Screen Magnifiers assist people with limited vision by magnifying small portions of the screen. This causes new problems with “popup” dialog boxes, sliding components, and more. It’s especially important for User Interface and DHTML programmers to understand the impact of screen interactions.

Web Accessibility Toolbar for Opera

Hot off the presses. Download the Web Accessibility Toolbar for Opera if you are an Opera user or develop for Opera as a supported browser.

The Web Accessibility Toolbar has been developed to aid manual examination of web pages for a variety of aspects of accessibility. It consists of a range of functions that:

  • identify components of a web page
  • facilitate the use of 3rd party online applications
  • provide links to references and additional resources.

The Paciello Group

Aggregate RSS from all over the web with Yahoo! Pipes

Yahoo! has been thriving on hacks. It’s quarterly Hack Days have given engineers the opportunity to build radical and sometimes silly alterations of existing services. Once in a while, these hacks are truly revolutionary. Enter Yahoo! Pipes.

Yahoo Pipes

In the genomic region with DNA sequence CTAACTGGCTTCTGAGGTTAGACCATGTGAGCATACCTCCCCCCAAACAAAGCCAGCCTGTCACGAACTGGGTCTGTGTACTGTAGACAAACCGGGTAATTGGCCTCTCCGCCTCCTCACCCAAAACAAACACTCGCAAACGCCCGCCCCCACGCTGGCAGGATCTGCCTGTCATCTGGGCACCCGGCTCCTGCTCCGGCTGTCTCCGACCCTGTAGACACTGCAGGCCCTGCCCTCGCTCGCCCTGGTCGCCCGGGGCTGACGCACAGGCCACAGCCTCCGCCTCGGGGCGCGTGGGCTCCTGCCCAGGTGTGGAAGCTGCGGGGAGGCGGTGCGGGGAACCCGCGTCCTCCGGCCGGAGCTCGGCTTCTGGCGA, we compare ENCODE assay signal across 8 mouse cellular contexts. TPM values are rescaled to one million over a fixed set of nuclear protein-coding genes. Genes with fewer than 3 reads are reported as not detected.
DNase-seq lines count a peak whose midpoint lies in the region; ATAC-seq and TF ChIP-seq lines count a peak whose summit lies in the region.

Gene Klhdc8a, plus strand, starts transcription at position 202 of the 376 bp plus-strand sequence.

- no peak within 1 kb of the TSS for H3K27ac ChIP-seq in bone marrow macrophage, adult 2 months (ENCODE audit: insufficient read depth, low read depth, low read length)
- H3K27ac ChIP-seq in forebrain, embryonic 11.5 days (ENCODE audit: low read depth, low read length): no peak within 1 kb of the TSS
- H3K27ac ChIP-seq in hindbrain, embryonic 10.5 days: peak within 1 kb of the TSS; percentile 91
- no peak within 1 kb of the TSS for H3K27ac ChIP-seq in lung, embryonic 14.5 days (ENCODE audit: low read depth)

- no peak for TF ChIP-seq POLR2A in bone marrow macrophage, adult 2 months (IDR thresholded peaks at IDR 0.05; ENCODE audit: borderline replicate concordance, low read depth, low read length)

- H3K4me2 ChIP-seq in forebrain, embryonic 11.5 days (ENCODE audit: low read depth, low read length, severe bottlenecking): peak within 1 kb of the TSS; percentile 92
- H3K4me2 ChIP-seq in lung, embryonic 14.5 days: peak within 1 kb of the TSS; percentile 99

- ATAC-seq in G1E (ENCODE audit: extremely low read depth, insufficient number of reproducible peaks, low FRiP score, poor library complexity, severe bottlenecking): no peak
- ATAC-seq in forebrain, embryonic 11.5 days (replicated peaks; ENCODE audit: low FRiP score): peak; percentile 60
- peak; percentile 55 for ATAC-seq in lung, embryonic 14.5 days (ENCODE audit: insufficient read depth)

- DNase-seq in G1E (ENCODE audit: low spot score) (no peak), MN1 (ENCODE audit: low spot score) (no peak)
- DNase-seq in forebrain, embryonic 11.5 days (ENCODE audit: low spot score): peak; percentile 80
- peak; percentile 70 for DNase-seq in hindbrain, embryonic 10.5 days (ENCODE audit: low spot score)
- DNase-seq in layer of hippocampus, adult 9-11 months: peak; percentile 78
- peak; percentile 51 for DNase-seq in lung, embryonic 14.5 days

This super cool project started as a Hack and has now become an official project. How cool is it? Think of the impact Digg, Flickr, Delicious, Technorati, and YouTube had on the internet in 2006. Pipes has that potential!

So, what is this potential “Segway” product? Pipes allows you to create aggregated feeds to publish on your own site.

Lets say you wanted to create a web page about Pizza in someone’s local area. B.P. (Before Pipes) you would have to write code for a form requesting a zip code, you’d then have to write code to request the appropriate rss feed from Yahoo! Local for restaurants, Epicurious for recipes, Craigslist for pizza loving personal ads, Flickr for images of pizza, etc. You’d then have to parse the XML and build modules to display the information.

That’s a lot of work for a simple project.

Enter the Pipe

Pipes allows you to do all of this in a simple drag and drop interface. I first used it in its early Alpha stage and it took me about 10 minutes to figure out what was happening. They’ve steadily worked on the interface and you can accomplish the above tasks in about 5 minutes. You can then use their tools to publish the results to your own blog or web site.

Mashing up has now become easier than opening a box of potato flakes and adding water. This is big folks, really big.

Here’s how the Pipes team describes their goal

Pipes is an interactive feed aggregator and manipulator. Using Pipes, you can create feeds that are more powerful, useful and relevant.
pipes.yahoo.com

It ain’t perfect… yet

Pipes does have some rough edges, there’s no doubt about it. It’s not very accessible, but they’re working on that right now. If you have suggestions or find bugs, let them know.

Enjoy this site as the super-cool, revolutionary site it is. It’s was created with passion and hard work by a small devoted team. They’ve got the spirit of a startup with the power of Yahoo!

Enjoy the new A.P. Era (After Pipes).